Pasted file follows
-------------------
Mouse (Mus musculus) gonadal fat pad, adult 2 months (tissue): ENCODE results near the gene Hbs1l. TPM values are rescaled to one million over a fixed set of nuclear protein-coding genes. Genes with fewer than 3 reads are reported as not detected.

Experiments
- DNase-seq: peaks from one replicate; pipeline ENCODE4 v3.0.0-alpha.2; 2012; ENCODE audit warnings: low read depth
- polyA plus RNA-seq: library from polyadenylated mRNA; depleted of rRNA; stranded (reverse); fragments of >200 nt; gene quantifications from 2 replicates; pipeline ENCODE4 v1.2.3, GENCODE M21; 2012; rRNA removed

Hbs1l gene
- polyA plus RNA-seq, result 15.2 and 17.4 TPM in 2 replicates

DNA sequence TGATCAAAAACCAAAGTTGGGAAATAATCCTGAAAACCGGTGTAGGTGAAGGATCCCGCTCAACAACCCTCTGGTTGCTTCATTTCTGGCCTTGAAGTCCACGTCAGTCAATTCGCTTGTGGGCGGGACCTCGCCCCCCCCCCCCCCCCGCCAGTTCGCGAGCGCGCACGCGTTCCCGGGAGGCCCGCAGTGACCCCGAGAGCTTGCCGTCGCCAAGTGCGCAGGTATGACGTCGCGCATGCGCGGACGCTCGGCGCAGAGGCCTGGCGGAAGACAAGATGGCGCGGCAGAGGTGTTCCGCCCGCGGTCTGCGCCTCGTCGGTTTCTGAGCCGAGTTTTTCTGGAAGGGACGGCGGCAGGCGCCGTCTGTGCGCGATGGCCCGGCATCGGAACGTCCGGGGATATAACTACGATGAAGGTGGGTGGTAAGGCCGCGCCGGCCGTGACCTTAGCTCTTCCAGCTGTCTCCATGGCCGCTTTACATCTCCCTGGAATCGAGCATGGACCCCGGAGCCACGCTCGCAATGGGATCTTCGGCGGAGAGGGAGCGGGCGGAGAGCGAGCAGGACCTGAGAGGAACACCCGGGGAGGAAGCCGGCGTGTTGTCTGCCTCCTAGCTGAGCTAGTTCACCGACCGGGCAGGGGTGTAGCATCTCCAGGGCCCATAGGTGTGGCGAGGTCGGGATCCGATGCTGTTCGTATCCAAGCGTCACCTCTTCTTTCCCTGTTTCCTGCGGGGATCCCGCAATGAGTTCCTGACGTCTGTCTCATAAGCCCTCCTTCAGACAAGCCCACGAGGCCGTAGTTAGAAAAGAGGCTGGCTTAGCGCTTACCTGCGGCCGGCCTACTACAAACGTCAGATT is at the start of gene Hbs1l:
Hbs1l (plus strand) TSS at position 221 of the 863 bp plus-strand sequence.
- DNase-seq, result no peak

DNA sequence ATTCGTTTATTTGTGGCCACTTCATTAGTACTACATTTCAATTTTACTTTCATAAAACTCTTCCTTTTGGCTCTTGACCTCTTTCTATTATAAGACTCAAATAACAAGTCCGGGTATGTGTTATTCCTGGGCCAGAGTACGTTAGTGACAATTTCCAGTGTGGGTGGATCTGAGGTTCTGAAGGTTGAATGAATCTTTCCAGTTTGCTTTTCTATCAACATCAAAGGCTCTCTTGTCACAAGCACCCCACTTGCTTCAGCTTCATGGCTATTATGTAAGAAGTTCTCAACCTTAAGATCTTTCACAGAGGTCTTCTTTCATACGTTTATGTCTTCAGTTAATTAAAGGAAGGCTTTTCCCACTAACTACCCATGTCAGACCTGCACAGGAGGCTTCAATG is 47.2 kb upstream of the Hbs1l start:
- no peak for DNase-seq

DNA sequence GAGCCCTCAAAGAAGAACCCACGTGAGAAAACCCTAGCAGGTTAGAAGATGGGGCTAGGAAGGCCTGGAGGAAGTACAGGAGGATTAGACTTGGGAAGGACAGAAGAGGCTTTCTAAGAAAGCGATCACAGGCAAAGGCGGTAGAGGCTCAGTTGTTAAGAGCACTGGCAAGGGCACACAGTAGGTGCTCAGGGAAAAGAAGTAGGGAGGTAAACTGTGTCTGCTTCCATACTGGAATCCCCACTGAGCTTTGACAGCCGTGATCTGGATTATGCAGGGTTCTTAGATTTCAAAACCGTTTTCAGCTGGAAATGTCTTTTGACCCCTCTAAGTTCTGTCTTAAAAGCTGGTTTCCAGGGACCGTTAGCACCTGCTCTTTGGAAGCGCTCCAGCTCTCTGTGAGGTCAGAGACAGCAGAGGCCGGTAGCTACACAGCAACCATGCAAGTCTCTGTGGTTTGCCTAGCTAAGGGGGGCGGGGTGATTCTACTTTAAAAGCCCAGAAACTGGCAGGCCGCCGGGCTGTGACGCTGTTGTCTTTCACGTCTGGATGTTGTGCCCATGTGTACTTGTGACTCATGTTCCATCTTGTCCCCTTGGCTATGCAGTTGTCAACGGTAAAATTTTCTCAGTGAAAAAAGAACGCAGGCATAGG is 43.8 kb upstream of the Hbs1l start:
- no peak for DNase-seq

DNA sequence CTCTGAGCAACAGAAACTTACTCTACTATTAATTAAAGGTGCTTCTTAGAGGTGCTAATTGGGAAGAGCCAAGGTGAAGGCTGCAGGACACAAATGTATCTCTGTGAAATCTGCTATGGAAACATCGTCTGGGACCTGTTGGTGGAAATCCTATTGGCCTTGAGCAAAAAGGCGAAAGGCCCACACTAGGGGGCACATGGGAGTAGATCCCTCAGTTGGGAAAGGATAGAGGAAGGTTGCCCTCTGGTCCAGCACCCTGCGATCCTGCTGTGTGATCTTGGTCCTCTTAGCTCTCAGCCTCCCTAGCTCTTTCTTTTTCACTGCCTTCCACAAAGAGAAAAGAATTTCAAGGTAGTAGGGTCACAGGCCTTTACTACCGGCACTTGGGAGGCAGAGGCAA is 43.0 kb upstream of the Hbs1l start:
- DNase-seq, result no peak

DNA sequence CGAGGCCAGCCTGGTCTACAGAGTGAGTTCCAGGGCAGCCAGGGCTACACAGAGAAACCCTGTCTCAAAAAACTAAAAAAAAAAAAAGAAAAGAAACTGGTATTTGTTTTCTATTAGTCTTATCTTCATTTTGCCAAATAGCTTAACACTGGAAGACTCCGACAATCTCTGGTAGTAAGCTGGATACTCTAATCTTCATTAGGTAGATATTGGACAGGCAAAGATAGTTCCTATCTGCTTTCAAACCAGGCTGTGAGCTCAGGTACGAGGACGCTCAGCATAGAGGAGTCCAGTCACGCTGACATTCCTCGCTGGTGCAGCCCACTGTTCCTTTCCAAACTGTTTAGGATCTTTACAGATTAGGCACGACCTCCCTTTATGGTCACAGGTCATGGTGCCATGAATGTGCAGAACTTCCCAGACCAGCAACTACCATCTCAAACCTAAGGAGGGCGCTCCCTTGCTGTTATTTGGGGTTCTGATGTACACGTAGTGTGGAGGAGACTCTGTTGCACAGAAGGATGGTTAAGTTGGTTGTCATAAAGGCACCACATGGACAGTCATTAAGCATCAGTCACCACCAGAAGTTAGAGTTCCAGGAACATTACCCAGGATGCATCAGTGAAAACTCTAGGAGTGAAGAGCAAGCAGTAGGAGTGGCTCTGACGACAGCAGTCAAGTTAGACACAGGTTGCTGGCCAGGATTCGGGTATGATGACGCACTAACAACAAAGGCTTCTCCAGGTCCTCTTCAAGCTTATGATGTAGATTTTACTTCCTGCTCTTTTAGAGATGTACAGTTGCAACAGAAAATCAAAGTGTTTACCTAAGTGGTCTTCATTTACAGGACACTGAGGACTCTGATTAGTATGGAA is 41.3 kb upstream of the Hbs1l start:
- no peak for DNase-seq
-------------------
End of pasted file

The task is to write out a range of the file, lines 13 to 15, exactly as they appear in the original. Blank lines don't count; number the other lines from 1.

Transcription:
- no peak for DNase-seq

DNA sequence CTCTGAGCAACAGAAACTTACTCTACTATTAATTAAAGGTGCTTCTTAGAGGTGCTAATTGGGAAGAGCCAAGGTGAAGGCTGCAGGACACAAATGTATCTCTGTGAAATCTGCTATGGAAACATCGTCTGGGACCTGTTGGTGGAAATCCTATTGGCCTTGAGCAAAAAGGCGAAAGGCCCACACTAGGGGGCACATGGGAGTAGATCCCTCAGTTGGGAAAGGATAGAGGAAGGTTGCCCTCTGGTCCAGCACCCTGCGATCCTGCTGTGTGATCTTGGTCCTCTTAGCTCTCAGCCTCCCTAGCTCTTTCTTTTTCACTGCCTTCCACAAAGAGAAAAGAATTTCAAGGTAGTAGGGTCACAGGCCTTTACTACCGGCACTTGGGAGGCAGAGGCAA is 43.0 kb upstream of the Hbs1l start:
- DNase-seq, result no peak